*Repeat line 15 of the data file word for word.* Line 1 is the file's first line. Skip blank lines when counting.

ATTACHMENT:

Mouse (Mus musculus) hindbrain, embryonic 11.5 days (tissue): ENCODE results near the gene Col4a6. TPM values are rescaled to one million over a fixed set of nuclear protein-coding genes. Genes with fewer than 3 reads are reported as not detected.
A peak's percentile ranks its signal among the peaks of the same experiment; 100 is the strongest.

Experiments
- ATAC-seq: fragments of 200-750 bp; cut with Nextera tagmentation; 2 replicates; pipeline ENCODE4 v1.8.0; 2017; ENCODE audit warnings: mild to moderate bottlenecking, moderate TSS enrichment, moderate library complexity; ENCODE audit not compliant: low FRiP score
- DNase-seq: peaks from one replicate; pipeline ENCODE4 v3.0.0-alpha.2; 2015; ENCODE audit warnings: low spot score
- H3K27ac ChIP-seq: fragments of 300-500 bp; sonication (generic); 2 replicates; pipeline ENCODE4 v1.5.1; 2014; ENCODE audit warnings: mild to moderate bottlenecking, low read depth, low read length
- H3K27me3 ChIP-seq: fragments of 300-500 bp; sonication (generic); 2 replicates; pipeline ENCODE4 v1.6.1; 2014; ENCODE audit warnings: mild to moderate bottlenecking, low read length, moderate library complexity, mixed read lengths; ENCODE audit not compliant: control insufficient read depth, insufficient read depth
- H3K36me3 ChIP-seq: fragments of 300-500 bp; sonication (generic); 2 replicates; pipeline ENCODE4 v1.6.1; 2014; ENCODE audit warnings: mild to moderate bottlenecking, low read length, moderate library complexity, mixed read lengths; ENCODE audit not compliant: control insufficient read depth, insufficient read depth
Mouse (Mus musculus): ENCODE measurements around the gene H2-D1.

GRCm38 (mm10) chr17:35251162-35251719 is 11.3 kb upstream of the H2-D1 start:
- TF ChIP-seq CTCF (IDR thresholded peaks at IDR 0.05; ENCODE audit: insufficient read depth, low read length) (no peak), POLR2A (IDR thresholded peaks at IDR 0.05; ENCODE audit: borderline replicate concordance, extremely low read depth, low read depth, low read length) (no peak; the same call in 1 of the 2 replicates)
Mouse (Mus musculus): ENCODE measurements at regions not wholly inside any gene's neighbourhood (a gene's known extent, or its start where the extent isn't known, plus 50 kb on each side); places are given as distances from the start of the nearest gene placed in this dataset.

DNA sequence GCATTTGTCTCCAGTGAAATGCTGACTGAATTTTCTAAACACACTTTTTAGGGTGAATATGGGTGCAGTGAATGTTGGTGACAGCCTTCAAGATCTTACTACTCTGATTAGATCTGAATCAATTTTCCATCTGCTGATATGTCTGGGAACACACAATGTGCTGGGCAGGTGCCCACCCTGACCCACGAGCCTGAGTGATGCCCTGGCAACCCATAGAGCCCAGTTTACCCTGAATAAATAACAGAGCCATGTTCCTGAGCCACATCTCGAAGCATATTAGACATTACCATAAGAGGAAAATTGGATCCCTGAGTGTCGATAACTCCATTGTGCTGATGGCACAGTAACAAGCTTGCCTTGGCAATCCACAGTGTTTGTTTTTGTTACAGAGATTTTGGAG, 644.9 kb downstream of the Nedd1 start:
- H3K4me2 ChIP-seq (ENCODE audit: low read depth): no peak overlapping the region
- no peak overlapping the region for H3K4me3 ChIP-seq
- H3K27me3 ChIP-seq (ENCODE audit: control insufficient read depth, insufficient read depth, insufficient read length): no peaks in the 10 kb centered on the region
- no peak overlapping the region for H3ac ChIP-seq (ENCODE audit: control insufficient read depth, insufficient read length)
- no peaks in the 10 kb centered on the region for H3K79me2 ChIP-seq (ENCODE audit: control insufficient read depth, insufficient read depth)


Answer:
- no peak overlapping the region for H3K4me3 ChIP-seq